Corresponding Author

Shukur Wasman Smail

Authors ORCID


Document Type

Research Article


In December 2019, a new coronavirus disease caused by severe acute respiratory syndrome coronavirus 2 (SARS-CoV-2) appeared in Wuhan city and quickly became a global health issue. COVID-19 causes various symptoms ranging from no symptoms to potentially deadly pneumonia. The study aimed to understand the effects of SARS-CoV-2 infection on immune response and the differences in inflammatory, coagulation, and cardiac biomarkers between male and female patients. Between June 1st and November 1st, 2020, 95 cases of SARS-CoV-2 infected individuals were studied at Zanko Hospital. SARS-CoV-2 infection was confirmed using the real-time RT-PCR technique. All cases were analyzed for clinical, epidemiological, and laboratory data. On average, the patients were 50.64 (SEM= 2.359) years old, with 61 males and 34 females. Thepatients had elevated C-reactive protein (CRP), which was 43.96 (SEM= 6.154), while the erythrocyte sedimentation rate (ESR) was 50.50 (SEM= 5.498). The mean of D-Dimer, ferritin and lactate dehydrogenase (LDH) were 1.204 (SEM= 0.164), 534.7 (SEM= 61.48),and 366.6 (SEM= 36.81), respectively. There were no significant differences in the study's data mentioned above between male and female patients. In conclusion, inflammation is the most prominent symptom in COVID-19 patients, and males and females are nearly equally affected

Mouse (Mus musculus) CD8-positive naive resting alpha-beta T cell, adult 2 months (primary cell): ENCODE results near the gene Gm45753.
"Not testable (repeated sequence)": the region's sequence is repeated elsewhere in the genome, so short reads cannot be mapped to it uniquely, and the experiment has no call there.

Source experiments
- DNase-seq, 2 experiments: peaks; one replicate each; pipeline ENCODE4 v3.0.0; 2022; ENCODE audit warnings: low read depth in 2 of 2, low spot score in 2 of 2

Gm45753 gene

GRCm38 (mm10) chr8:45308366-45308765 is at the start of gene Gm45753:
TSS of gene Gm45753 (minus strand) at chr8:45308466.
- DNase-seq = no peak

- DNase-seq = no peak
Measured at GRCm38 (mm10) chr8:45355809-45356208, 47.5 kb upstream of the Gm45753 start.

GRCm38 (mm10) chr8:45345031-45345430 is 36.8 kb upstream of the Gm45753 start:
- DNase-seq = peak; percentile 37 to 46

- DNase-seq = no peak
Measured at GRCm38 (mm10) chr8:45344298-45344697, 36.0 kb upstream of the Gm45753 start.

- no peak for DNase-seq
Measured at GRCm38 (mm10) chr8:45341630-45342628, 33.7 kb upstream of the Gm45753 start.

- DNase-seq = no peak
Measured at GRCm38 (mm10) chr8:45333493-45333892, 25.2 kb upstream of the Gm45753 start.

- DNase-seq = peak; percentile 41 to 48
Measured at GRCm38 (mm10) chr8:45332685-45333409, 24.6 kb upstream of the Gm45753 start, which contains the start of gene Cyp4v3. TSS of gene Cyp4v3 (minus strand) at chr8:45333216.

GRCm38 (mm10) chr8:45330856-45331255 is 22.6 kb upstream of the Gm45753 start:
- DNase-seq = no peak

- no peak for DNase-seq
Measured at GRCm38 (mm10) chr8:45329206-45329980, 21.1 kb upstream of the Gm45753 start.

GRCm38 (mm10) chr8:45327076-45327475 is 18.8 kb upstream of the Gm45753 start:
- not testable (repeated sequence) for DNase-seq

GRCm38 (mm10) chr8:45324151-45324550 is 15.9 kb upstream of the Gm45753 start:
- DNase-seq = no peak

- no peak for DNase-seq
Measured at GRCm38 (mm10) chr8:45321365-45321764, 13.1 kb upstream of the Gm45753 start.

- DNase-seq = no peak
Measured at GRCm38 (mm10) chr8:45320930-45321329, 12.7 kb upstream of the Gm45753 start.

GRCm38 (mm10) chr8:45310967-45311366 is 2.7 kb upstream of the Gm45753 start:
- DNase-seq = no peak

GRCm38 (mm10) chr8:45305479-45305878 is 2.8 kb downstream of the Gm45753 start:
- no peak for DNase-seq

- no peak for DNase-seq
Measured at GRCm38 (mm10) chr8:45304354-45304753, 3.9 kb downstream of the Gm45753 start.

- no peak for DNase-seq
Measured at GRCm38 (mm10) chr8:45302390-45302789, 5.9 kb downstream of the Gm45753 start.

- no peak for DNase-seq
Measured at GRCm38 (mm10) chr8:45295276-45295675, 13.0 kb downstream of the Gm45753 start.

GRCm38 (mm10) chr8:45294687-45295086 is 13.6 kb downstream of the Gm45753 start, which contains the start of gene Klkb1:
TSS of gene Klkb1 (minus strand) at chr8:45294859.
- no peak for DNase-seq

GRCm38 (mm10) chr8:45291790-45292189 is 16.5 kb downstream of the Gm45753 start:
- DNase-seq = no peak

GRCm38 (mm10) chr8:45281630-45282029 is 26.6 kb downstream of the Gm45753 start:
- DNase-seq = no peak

COVID-19, D-dimer, inflammatory markers, LDH, sex difference

Publication Date


Included in

Life Sciences Commons